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Current time:0:00Total duration:2:09

[TYPING] Consider the following. Imagine two rooms. [DOOR CLOSING] [DOOR CLOSING] Inside each room is a switch. [CLICK] [CLICK] In one room, there is a man
who flips his switch according to a coin flip. If he lands heads,
the switch is on. If he lands tails,
the switch is off. In the other room, a
woman switches her light based on a blind guess. She tries to simulate
randomness without a coin. Then we start a clock, and they
make their switches in unison. [CLICK] [CLICK] [CLICK] [CLICK] Can you determine
which light bulb is being switched
by a coin flip? [CLICK] [CLICK] [CLICK] [CLICK] The answer is yes, but how? [CLICK] [CLICK] [CLICK] And the trick is to think about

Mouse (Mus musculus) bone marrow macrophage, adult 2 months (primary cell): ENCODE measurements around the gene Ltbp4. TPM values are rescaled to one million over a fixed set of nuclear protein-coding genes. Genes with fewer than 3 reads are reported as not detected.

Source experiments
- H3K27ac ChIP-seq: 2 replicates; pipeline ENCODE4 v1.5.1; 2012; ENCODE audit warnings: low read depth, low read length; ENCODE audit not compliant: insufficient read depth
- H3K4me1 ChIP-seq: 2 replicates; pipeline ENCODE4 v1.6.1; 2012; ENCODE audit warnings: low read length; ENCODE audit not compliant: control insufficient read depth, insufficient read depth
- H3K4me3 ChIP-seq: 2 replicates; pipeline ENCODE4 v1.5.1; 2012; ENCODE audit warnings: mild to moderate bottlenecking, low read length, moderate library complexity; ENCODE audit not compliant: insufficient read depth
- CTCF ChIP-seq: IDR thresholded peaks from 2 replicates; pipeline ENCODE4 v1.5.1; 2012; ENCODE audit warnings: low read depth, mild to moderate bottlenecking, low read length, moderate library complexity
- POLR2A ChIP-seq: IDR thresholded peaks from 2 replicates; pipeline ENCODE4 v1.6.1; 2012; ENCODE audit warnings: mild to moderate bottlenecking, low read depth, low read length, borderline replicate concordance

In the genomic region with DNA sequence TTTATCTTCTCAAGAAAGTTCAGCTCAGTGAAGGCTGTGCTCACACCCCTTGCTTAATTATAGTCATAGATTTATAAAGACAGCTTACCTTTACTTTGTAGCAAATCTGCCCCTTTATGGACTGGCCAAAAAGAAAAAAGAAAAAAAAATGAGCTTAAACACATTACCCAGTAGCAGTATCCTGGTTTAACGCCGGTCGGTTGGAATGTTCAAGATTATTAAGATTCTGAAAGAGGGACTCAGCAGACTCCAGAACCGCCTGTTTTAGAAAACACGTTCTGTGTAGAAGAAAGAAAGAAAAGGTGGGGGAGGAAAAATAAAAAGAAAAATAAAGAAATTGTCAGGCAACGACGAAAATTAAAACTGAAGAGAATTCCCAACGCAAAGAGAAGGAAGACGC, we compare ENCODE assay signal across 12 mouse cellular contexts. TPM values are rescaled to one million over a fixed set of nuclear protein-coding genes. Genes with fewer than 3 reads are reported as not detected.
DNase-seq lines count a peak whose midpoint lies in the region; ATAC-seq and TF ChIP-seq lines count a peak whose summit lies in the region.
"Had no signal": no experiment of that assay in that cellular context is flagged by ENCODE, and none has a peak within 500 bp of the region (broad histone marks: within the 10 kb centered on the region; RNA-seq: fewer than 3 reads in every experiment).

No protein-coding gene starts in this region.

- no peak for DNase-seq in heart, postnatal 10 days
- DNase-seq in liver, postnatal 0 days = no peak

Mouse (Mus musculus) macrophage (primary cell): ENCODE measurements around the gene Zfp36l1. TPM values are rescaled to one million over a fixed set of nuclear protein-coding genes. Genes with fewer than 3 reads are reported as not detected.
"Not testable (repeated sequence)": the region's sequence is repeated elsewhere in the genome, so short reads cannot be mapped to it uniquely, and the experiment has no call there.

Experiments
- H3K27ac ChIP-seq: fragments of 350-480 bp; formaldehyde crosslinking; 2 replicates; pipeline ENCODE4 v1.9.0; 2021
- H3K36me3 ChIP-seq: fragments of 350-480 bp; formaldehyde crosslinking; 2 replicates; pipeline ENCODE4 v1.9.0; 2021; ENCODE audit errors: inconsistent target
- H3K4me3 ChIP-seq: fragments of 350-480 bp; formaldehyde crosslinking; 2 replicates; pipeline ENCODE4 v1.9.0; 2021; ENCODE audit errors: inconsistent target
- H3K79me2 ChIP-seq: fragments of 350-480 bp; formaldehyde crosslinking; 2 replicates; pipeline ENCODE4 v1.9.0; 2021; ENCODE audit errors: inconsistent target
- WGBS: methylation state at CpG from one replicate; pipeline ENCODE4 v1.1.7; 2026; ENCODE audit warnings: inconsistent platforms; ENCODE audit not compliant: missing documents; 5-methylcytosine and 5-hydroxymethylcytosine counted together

properties of each sequence rather than looking for
any specific patterns. For example, first,
we may try to count the number of 1's and 0's
which occur in each sequence. This is close, but
not enough since they will both seem fairly even. The answer is to count sequences
of numbers, such as runs of three consecutive switches. A true random sequence
will be equally likely to contain every
sequence of any length. This is called the
frequency stability property and is demonstrated
by this uniform graph. The forgery is now obvious. Humans favor certain sequences
when they make guesses, resulting in uneven patterns
such as we see here. One reason this
happens is because we make the mistake of
thinking certain outcomes are less random than others. But realize, there is no
such thing as a lucky number. There is no such thing
as a lucky sequence. If we flip a coin
10 times, it is equally likely to come
up all heads, all tails, or any other sequence
you can think of. [CLICK] [CRICKETS CHIRPING]